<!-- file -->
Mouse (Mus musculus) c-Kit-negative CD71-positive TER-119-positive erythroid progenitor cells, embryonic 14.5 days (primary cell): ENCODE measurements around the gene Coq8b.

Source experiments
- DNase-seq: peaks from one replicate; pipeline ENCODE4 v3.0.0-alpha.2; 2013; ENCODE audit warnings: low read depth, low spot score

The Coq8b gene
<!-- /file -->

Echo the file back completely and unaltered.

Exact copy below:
Mouse (Mus musculus) c-Kit-negative CD71-positive TER-119-positive erythroid progenitor cells, embryonic 14.5 days (primary cell): ENCODE measurements around the gene Coq8b.

Source experiments
- DNase-seq: peaks from one replicate; pipeline ENCODE4 v3.0.0-alpha.2; 2013; ENCODE audit warnings: low read depth, low spot score

The Coq8b gene